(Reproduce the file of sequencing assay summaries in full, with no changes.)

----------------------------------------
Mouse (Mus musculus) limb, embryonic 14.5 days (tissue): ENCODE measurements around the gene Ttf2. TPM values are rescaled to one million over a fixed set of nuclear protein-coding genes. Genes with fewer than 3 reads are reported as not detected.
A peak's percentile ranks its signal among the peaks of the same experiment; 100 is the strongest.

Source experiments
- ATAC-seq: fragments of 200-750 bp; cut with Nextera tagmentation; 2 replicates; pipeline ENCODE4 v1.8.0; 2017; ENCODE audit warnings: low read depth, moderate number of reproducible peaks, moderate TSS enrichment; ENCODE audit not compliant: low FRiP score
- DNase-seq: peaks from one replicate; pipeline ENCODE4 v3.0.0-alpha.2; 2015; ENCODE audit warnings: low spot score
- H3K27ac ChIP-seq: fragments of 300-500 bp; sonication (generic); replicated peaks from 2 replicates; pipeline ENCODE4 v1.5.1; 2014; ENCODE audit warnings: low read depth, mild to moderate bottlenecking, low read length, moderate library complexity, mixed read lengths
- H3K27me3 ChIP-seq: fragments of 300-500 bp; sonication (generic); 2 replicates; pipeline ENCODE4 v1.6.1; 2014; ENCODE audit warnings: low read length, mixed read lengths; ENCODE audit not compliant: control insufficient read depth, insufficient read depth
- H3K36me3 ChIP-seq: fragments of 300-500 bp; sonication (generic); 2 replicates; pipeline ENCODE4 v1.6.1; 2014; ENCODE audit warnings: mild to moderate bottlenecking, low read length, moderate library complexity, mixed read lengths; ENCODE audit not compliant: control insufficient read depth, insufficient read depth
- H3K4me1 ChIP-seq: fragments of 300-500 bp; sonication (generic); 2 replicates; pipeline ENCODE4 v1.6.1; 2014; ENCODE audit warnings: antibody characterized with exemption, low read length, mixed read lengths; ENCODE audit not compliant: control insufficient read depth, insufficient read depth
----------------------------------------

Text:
Mouse (Mus musculus) limb, embryonic 14.5 days (tissue): ENCODE measurements around the gene Ttf2. TPM values are rescaled to one million over a fixed set of nuclear protein-coding genes. Genes with fewer than 3 reads are reported as not detected.
A peak's percentile ranks its signal among the peaks of the same experiment; 100 is the strongest.

Source experiments
- ATAC-seq: fragments of 200-750 bp; cut with Nextera tagmentation; 2 replicates; pipeline ENCODE4 v1.8.0; 2017; ENCODE audit warnings: low read depth, moderate number of reproducible peaks, moderate TSS enrichment; ENCODE audit not compliant: low FRiP score
- DNase-seq: peaks from one replicate; pipeline ENCODE4 v3.0.0-alpha.2; 2015; ENCODE audit warnings: low spot score
- H3K27ac ChIP-seq: fragments of 300-500 bp; sonication (generic); replicated peaks from 2 replicates; pipeline ENCODE4 v1.5.1; 2014; ENCODE audit warnings: low read depth, mild to moderate bottlenecking, low read length, moderate library complexity, mixed read lengths
- H3K27me3 ChIP-seq: fragments of 300-500 bp; sonication (generic); 2 replicates; pipeline ENCODE4 v1.6.1; 2014; ENCODE audit warnings: low read length, mixed read lengths; ENCODE audit not compliant: control insufficient read depth, insufficient read depth
- H3K36me3 ChIP-seq: fragments of 300-500 bp; sonication (generic); 2 replicates; pipeline ENCODE4 v1.6.1; 2014; ENCODE audit warnings: mild to moderate bottlenecking, low read length, moderate library complexity, mixed read lengths; ENCODE audit not compliant: control insufficient read depth, insufficient read depth
- H3K4me1 ChIP-seq: fragments of 300-500 bp; sonication (generic); 2 replicates; pipeline ENCODE4 v1.6.1; 2014; ENCODE audit warnings: antibody characterized with exemption, low read length, mixed read lengths; ENCODE audit not compliant: control insufficient read depth, insufficient read depth